Author 
Message 
dalton
Member 
I've recently started working on some 3d routines, and I don't won't the code to depend on the fpu so i use fixed point maths. It's just that I can't really decide where to split the numbers.
16:16 is nice, but muls give 64bitresults, and some juggling with words and registers is required every time.
8:8 is also nice, but almost any mul will make the result go out of the word.
So, what do you people use? I guess after some time you find a good compromise. Perhaps 24:8 or 10:6 ? What are your experiences?

rload
Member 
I use 18:14

kUfa
Member 
I wouldn t go for something below xx:10, unless you dont care too much about precision. I usually use 22:10.. Fpu is cool

rload
Member 
fpu roolz.. no matter how structured youre with the fixed point youll end up in bitshifter hell.

dalton
Member 
bitshifter hell indeed...how fast is the fpu in comparision to using the 060 and shifts?

rload
Member 
im not really sure.. but it is slower.. that is what Im sure of.. and btw.. I heard floating point ADD is slower than MUL actually.. any idea on that?

krabob
Member 
karate use 16:16 :)
swap is faster than shifting.

Pezac
Member 
A general question for formats like 18:14 and 16:16.
How do you handle multiplications in a good way, granted you use the full range? We get >32bit result and we need to use 64bit multiply (emulated on 060 mind you!). Even if we use 64bit multiply we still need to bitshift to get back to the original format, because the fraction bits over 32 will not match the original format.
Edit:
This was quite a silly post :) However I can't delete it!
Explanation why it was silly: If you use 64bit instructions there will not be additional instructions compared to the usual way. You make a 64bit multiply and then a shift the upper 32bit result. This is the same as you will do with all fixed point calculations i.e. mul+shift.
But then again if you have a format like 16:16 and make a multiply, the fraction will be 32bit and will all be placed in the low 32bit result of the 64bit operation. Not nice ;)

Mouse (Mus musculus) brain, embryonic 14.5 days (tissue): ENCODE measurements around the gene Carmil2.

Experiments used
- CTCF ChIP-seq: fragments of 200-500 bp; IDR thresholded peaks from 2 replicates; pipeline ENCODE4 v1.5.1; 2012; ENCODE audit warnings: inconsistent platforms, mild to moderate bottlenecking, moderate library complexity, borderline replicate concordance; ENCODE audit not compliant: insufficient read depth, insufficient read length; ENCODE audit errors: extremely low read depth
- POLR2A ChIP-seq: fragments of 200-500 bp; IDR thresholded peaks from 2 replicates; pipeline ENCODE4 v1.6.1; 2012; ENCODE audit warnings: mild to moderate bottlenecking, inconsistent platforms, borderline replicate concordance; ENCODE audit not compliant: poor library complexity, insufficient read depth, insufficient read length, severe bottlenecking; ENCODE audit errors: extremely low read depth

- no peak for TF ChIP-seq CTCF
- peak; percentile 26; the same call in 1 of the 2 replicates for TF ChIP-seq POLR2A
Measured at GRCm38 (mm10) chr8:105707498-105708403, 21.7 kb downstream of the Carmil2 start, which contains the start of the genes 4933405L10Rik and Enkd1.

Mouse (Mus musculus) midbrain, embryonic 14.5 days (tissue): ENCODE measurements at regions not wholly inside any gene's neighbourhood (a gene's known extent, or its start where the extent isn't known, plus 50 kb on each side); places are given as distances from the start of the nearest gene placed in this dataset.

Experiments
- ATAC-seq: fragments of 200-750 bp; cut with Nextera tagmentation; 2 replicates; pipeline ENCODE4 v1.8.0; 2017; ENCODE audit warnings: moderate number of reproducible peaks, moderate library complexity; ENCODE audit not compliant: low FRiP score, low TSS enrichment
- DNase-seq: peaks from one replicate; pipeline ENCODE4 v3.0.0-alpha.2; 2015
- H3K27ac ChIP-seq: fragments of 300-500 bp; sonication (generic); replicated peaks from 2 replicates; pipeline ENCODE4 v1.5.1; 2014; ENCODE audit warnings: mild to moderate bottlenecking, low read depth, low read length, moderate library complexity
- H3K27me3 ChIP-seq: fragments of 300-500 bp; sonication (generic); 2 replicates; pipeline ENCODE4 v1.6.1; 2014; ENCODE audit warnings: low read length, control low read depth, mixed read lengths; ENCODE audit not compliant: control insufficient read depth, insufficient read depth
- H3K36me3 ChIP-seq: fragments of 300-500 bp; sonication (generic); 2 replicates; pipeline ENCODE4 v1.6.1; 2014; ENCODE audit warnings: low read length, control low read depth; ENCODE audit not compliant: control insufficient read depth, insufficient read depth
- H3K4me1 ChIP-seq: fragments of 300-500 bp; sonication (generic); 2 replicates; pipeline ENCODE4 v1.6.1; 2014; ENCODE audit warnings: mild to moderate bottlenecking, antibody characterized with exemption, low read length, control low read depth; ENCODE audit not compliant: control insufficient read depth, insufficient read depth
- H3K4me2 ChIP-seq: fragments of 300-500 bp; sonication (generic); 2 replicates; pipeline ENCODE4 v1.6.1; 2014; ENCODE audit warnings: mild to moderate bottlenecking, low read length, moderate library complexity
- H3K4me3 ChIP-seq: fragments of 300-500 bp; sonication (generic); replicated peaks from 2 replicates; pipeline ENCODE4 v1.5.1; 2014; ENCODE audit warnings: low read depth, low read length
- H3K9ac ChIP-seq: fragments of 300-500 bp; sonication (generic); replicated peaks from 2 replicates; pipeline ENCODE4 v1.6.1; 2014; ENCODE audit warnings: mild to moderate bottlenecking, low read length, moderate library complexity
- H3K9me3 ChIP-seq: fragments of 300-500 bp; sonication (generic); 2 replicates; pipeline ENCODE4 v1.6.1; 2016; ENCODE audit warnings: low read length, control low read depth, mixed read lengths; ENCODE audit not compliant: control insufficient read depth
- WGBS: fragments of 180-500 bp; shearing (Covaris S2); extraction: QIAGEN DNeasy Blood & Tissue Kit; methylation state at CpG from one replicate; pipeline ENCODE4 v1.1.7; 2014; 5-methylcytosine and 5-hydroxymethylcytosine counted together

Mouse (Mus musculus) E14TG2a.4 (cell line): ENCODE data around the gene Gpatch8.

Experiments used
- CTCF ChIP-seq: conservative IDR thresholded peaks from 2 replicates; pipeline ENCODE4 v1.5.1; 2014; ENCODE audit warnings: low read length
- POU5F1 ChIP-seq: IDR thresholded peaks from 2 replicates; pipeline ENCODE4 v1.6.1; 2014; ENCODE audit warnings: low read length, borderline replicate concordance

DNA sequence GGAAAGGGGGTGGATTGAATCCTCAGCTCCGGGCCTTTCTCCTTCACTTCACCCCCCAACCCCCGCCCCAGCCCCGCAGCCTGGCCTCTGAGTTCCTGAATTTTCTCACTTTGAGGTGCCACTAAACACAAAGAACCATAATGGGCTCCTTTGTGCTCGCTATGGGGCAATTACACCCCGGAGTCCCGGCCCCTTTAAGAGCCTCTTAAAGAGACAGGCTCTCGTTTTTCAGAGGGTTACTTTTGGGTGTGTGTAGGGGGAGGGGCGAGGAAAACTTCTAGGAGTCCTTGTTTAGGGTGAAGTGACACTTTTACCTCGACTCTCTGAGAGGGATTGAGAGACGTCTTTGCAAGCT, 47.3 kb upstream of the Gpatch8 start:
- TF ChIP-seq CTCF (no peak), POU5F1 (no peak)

krabob
Member 
hey pezac, actually I had the same questions with karate. there is some "muls.l" left in the code, but most of the time I multiply 16:16 with:
; here d0 and d1 are 16:16 we will multiply.
asr.l #8,d0 ; d0 become 24:8
asr.l #8,d1 ; d1 become 24:8
muls.l d0,d1 ; d1 magically is a 16:16 again.
This way, I got enough pecision before and after the "point."
... It takes a lot of time to come to my mind (How idiot i can be sometimes), but when you do a: 64b result = 32b x 32b, and then recast the 64b (32:32) to a 32b (16:16) , you loose as many "bit meaning" as you do with the (asr,asr,muls) I typed before :)
So I think I will just kick out really all muls.l d0,d1:d2 in karate3D.
What is more interesting: I've done a function to multiply 4x4 matrixes with this muls, And i do test for 0.0 and 1.0 cases to avoid the muls.l: ( actually in 3D matrixes, there are a lot of 0 and 1.0.)

winden
Member 
In my latest 3d engine (unpublished yet), I recall using .X for vertices and .Y for rotation matrix such that X+Y=16... this way I could kill decimal places for Z coord with just a swap and then divs.w
Also I recall using 32x32>64 and 64/64>32 operations for synthesis on the floormapper and it ran great on 030 and 040... but 060 had to trap and emulate those in software which was REALLY slow... like going 2 frames on 030 and 8 frames on 060... so the night before kalms left for assembly... wasi, kalms, peskanov and me were sitting at IRC at 3am trying to guess how to make it run without recoding the whole routine... finally decided to detect 060 and then use FPU for that part of the calculation:
mul64by64:
fmove.l d0,fp0
fmove.l d1,fp1
fmuls.s fp0,fp1
fmuls.s .divide_by_65536,fp1
fmove.l fp1,d1
rts
.divide_by_65546 dc.s 1.0 / 65536.0

rload
Member 
how about using emulated floating point arithmetic...
If you use a separate mantissa and exponents you can have great range and enough precision..
Say we have 15 bits of mantissa and 16 bits exponent a mul becomes
muls d_mantissa1, d_mantissa2
asr.l #8,d_mantissa2
asr.l #7,d_mantissa2
add.w d_exponent1, d_exponent2
And we get an effective range of +2^32767 to +2^32768 with 15 bits of precision :)
For adds and subs you must make sure that the exponents are equal or else there will be errors..

Pezac
Member 
krabob wrote:
... It takes a lot of time to come to my mind (How idiot i can be sometimes), but when you do a: 64b result = 32b x 32b, and then recast the 64b (32:32) to a 32b (16:16) , you loose as many "bit meaning" as you do with the (asr,asr,muls) I typed before :)
I see what you mean, but isn't it a difference between cutting some bits before the operation and cutting some bits after the operation? I mean if we talk about what is more computational correct.

rload
Member 
cutting before reduces precision

Pezac
Member 
Yes, that was my point loaderror. But you just had to spell it out, didn't you? :)

rload
Member 
Pezac is from Sweden :)

Pezac
Member 
Care to explain what you mean? At least in a fun way :)
Or are you just grumpy because you have no soccer team in the world cup?

rload
Member 
soccer is unimportant!!!

StingRay
Member 
Loady: you are soooo right! :)